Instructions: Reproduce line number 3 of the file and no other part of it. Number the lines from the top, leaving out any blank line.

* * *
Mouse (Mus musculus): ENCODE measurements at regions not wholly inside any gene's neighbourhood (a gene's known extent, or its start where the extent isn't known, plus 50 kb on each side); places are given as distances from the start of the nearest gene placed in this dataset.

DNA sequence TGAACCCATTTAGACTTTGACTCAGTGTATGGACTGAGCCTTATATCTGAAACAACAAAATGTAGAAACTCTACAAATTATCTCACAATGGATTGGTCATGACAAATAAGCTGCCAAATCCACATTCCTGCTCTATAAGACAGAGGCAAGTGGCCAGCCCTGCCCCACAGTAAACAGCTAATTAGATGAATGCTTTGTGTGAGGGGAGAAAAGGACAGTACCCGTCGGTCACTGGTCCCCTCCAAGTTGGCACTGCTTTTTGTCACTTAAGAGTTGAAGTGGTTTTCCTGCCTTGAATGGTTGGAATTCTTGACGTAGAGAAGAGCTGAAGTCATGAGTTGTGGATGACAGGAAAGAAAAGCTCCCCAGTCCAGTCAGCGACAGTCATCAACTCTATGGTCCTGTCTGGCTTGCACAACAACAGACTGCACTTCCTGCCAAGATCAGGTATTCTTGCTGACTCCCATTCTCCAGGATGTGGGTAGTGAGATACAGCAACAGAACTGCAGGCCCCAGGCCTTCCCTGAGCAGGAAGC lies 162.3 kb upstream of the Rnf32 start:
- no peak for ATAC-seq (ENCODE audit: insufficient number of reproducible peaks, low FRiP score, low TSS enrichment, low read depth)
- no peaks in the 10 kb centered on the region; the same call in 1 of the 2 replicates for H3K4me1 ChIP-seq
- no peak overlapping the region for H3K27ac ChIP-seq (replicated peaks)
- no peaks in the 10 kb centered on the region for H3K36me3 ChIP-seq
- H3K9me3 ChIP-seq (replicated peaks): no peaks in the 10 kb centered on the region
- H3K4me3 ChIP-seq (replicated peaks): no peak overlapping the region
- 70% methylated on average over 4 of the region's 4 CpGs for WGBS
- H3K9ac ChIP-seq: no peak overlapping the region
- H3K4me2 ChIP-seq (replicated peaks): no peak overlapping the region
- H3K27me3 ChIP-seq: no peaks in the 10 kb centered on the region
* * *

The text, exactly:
- no peak for ATAC-seq (ENCODE audit: insufficient number of reproducible peaks, low FRiP score, low TSS enrichment, low read depth)